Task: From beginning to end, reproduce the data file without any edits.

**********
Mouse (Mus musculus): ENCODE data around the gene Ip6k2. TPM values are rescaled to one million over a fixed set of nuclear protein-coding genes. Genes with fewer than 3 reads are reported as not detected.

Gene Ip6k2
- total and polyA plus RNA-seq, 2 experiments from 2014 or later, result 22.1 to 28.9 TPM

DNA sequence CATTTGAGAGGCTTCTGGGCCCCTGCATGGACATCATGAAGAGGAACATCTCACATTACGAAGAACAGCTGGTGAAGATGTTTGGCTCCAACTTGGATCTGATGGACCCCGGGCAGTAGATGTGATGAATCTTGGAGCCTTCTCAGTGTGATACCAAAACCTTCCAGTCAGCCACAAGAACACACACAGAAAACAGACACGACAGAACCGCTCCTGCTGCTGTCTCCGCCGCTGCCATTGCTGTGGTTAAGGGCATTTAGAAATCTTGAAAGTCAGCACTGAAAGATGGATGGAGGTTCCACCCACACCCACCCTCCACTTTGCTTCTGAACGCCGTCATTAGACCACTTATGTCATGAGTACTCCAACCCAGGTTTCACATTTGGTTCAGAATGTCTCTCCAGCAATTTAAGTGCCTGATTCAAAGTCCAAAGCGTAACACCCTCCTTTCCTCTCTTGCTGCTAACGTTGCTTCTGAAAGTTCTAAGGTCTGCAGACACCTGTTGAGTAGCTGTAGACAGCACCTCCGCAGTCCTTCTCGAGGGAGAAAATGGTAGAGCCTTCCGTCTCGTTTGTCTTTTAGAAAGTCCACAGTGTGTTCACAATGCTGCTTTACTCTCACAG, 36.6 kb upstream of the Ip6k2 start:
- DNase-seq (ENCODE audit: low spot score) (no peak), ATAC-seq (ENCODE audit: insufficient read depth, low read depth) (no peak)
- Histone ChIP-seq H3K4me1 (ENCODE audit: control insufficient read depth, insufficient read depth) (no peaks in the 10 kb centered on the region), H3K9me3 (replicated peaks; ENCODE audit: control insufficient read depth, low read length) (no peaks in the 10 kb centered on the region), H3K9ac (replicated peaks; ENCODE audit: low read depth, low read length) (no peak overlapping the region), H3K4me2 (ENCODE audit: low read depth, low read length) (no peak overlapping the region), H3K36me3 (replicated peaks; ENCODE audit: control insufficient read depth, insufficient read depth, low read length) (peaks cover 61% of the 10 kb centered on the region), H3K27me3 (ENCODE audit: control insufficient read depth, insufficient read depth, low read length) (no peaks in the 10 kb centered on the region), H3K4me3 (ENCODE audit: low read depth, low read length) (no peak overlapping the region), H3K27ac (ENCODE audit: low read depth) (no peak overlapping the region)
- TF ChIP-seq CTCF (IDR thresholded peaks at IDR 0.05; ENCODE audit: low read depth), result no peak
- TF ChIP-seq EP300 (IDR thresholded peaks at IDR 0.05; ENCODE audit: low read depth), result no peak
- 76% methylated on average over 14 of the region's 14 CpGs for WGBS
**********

Mouse (Mus musculus): ENCODE data around the gene Ip6k2. TPM values are rescaled to one million over a fixed set of nuclear protein-coding genes. Genes with fewer than 3 reads are reported as not detected.

Gene Ip6k2
- total and polyA plus RNA-seq, 2 experiments from 2014 or later, result 22.1 to 28.9 TPM

DNA sequence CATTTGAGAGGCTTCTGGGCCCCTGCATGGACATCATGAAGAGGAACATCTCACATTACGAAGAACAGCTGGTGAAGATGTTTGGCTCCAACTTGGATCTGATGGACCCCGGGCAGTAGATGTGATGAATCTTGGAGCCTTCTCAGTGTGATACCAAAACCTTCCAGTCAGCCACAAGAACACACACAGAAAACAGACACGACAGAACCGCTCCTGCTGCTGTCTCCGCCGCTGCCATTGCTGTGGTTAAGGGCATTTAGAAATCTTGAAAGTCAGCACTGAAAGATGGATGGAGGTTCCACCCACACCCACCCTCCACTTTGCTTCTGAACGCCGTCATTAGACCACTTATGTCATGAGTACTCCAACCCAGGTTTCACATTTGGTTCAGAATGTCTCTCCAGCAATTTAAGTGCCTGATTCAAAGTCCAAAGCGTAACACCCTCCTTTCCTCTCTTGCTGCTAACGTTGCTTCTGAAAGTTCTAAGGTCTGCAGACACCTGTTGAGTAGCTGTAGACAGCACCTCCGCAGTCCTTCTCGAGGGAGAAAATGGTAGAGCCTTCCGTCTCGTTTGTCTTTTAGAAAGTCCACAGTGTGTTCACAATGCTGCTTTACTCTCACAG, 36.6 kb upstream of the Ip6k2 start:
- DNase-seq (ENCODE audit: low spot score) (no peak), ATAC-seq (ENCODE audit: insufficient read depth, low read depth) (no peak)
- Histone ChIP-seq H3K4me1 (ENCODE audit: control insufficient read depth, insufficient read depth) (no peaks in the 10 kb centered on the region), H3K9me3 (replicated peaks; ENCODE audit: control insufficient read depth, low read length) (no peaks in the 10 kb centered on the region), H3K9ac (replicated peaks; ENCODE audit: low read depth, low read length) (no peak overlapping the region), H3K4me2 (ENCODE audit: low read depth, low read length) (no peak overlapping the region), H3K36me3 (replicated peaks; ENCODE audit: control insufficient read depth, insufficient read depth, low read length) (peaks cover 61% of the 10 kb centered on the region), H3K27me3 (ENCODE audit: control insufficient read depth, insufficient read depth, low read length) (no peaks in the 10 kb centered on the region), H3K4me3 (ENCODE audit: low read depth, low read length) (no peak overlapping the region), H3K27ac (ENCODE audit: low read depth) (no peak overlapping the region)
- TF ChIP-seq CTCF (IDR thresholded peaks at IDR 0.05; ENCODE audit: low read depth), result no peak
- TF ChIP-seq EP300 (IDR thresholded peaks at IDR 0.05; ENCODE audit: low read depth), result no peak
- 76% methylated on average over 14 of the region's 14 CpGs for WGBS